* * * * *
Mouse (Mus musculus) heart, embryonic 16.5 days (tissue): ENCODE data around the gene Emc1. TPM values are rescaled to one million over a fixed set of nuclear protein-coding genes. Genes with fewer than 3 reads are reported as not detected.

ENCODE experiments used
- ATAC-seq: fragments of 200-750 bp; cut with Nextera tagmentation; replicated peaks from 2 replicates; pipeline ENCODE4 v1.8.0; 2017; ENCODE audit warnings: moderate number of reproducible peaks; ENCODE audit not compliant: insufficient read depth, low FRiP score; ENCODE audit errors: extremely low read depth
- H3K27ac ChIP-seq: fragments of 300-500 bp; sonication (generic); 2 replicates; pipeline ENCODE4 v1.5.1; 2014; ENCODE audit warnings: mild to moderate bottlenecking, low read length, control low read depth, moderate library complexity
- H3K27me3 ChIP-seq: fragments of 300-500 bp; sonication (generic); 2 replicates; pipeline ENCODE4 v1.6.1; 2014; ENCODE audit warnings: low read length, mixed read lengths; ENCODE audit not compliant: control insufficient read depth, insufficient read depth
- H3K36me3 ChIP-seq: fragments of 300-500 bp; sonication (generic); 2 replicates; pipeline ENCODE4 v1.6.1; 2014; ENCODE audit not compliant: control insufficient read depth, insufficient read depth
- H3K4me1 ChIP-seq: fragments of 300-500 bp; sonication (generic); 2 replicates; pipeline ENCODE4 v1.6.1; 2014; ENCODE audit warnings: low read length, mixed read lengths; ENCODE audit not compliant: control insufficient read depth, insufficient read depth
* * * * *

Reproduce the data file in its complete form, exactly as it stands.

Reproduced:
Mouse (Mus musculus) heart, embryonic 16.5 days (tissue): ENCODE data around the gene Emc1. TPM values are rescaled to one million over a fixed set of nuclear protein-coding genes. Genes with fewer than 3 reads are reported as not detected.

ENCODE experiments used
- ATAC-seq: fragments of 200-750 bp; cut with Nextera tagmentation; replicated peaks from 2 replicates; pipeline ENCODE4 v1.8.0; 2017; ENCODE audit warnings: moderate number of reproducible peaks; ENCODE audit not compliant: insufficient read depth, low FRiP score; ENCODE audit errors: extremely low read depth
- H3K27ac ChIP-seq: fragments of 300-500 bp; sonication (generic); 2 replicates; pipeline ENCODE4 v1.5.1; 2014; ENCODE audit warnings: mild to moderate bottlenecking, low read length, control low read depth, moderate library complexity
- H3K27me3 ChIP-seq: fragments of 300-500 bp; sonication (generic); 2 replicates; pipeline ENCODE4 v1.6.1; 2014; ENCODE audit warnings: low read length, mixed read lengths; ENCODE audit not compliant: control insufficient read depth, insufficient read depth
- H3K36me3 ChIP-seq: fragments of 300-500 bp; sonication (generic); 2 replicates; pipeline ENCODE4 v1.6.1; 2014; ENCODE audit not compliant: control insufficient read depth, insufficient read depth
- H3K4me1 ChIP-seq: fragments of 300-500 bp; sonication (generic); 2 replicates; pipeline ENCODE4 v1.6.1; 2014; ENCODE audit warnings: low read length, mixed read lengths; ENCODE audit not compliant: control insufficient read depth, insufficient read depth